In this tutorial I will go over the steps to setup an Ubuntu network probe hosted on a VMware ESXi server utilising Cisco Remote Switchport Analyser (RSPAN).
Lets break down the components:
Switch – Cisco Catalyst L3 switch with RSPAN configured. In this example we span the WAN uplink interface to the RSPAN VLAN.
Hypervisor – VMware ESXi and vSwitch with 2 portgroups, one for mgmt and one for rspan.
Virtual Machine – Ubuntu Server (can be any version really). We need two VMXnet3 network adapters – one for management of the VM and one for the RSPAN.
The network is a collapsed core with a layer 3 routed uplink to the WAN circuit. The purpose of remote spanning the wan uplink is to be able to analyse the traffic in the VMware environment. RSPAN allows you to analyse traffic anywhere in the network that a L2 VLAN can exist. This allows troubleshooting to be mobile. SPAN is quite simply a copy of the traffic, so it is important to note that if you use SPAN you need to make sure your doing it on a platform that can support the load. For example I have done this on both Cisco Nexus and Dell Force 10 hardware for 100mbit WAN circuit in production and had no issue. It is best to lab a technology such as SPAN first before putting it into production. This allows you to get used to it and understand how it works. SPAN requires the actual switch ASIC hardware so you can’t run this with GNS3 or CML, it needs to be physical kit.
1. Below is the switch configuration (Cisco Catalyst IOS-XE syntax):
CORE-SW(config)#monitor session 1 source interface Gi0/3
CORE-SW(config)#monitor session 1 destination remote vlan 901
2. Ok so what have we done here? Configured vlan 901 as rspan and set the monitor session up with source interface of our WAN uplink (Gi0/3). By default both tx and rx are included on the monitor session CLI commands unless you specify one or the other. So we will get both directions of traffic from source interface Gi0/3.
1. Configure the ESXi vSwitch port groups. One for the mgmt with standard settings, including vlan tag if the port is a trunk. Configure an RSPAN port group and set the RSPAN VLAN tag of 901, which we configured on the Cisco Switch previously.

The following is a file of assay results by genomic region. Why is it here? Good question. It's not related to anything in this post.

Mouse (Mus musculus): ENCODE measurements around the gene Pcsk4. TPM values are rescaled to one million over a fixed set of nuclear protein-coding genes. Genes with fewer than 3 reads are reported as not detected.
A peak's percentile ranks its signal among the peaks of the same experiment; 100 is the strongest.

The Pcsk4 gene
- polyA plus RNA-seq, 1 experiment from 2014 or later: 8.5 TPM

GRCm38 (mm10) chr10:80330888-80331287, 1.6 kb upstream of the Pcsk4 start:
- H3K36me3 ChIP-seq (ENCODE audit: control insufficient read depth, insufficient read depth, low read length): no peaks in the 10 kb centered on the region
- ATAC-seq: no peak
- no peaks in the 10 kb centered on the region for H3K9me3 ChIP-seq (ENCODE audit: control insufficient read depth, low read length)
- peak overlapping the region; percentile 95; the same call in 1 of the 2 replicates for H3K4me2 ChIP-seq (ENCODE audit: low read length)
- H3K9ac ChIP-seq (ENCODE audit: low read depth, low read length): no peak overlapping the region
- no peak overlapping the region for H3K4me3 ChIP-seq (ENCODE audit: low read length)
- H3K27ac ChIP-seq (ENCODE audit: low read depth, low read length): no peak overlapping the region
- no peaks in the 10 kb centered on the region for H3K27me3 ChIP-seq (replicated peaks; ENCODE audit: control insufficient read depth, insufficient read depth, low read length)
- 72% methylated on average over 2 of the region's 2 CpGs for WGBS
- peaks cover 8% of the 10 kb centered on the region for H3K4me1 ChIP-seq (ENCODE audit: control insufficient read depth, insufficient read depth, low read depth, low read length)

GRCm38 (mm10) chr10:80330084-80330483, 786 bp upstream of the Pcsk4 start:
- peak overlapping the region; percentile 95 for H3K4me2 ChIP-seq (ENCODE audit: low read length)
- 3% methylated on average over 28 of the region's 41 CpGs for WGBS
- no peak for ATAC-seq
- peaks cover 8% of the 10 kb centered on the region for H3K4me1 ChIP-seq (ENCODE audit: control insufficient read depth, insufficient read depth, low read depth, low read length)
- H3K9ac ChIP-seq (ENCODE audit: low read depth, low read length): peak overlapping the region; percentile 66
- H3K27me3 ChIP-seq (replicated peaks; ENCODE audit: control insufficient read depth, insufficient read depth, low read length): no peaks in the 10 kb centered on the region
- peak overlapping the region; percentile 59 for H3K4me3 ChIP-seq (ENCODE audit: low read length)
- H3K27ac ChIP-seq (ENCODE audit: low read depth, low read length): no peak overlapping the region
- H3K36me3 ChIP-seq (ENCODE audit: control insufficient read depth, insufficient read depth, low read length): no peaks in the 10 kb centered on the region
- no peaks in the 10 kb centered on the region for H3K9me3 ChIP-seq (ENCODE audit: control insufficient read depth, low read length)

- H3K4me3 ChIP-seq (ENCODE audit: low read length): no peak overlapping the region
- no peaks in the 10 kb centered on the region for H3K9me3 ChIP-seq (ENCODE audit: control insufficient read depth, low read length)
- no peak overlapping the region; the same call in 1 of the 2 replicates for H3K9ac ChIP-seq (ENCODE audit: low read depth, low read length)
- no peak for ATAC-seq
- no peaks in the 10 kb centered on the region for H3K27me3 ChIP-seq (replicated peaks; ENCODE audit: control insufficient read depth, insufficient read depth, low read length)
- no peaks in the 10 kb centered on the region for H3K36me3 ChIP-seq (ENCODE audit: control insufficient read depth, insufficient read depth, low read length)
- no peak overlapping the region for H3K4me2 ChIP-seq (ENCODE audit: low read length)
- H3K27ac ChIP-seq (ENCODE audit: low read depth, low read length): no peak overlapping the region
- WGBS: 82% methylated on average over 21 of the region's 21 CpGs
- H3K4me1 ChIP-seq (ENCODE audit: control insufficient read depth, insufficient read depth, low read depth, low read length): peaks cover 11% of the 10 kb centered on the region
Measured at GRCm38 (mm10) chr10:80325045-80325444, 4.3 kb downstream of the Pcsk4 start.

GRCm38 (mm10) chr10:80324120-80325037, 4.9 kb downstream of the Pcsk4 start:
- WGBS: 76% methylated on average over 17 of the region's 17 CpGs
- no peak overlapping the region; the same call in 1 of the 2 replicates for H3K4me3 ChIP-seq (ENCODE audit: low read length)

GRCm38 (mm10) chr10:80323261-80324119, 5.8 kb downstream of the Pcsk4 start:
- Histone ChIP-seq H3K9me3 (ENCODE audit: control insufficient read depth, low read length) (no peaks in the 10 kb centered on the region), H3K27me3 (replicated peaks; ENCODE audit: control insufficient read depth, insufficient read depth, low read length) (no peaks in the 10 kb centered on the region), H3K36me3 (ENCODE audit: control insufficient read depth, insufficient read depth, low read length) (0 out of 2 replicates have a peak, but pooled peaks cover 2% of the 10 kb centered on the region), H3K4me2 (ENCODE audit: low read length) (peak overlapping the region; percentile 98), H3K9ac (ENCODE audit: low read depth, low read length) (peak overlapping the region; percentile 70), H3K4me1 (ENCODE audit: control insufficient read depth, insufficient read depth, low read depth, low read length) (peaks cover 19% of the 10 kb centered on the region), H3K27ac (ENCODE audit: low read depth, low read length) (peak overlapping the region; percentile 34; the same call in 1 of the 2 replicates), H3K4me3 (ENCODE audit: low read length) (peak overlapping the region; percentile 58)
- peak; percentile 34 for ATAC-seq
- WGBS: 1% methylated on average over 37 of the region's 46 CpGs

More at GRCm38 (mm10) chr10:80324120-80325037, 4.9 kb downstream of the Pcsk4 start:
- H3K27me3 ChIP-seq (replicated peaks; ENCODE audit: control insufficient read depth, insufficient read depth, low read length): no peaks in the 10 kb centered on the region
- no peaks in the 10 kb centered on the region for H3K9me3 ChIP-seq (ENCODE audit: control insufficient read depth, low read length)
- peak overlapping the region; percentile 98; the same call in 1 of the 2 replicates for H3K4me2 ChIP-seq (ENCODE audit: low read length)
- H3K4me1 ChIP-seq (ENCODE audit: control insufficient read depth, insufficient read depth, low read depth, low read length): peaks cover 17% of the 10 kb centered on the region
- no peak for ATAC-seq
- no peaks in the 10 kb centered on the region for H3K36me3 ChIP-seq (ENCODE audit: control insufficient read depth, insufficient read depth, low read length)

2. Go to the properties of the RSPAN port group and security tab. Enable accept for Promiscous Mode, MAC Address Changes and Forged Transmits. This is depicted below:
1. Download Ubuntu Server ISO and build a VM. Specs of 2vCPU, 4gb memory, 80gb disk, 2x VMXnet3 network adapters. Set one adapter to mgmt port group and the other to RSPAN port group.
2. Install Ubuntu Server, follow the wizard and do post install. Set your management IP on the mgmt network interface.
3. Upon post install, do a sudo apt update and sudo apt upgrade. Install iptraf-ng and tshark from apt.
administrator@tawnos:~$ sudo apt install iptraf-ng
administrator@tawnos:~$ sudo apt install tshark
Analysis with IPtraf-ng and Tshark
Now we can view the top traffic in out of our network with iptraf-ng:
Select Configure and set Force promiscuous mode to On.
Now select Exit Configuration.
You have both the ability to use IP Traffic Monitor or Detailed Interface Statistics. Select IP traffic monitor > ens192 (or your rspan interface). Use the keys ‘S’ and ‘B’ to sort traffic by byte count. As a Network Engineer Iptraf makes it really easy to see which IP is chewing up all the bandwidth.
We can also do the same with tshark. Lets say for example we want to capture packets to and from a host IP:
administrator@tawnos:~$sudo chown root:root captures/
administrator@tawnos:~$sudo tshark -i 2 -f "host 10.2.0.10" -w test.pcap
Now generate traffic between the host and the WAN circuit, or if your troubleshooting just wait for the packets to collect. In this example we are going to do a DNS lookup to a remote server 10.2.0.10 for google.com. Lets view the capture now with tshark and grep the remote server:
administrator@tawnos:~$sudo tshark -r test.pcap | grep 10.2.0.10
Sweet, it works. I hope this tutorial has assisted you to build your own Linux probe with RSPAN.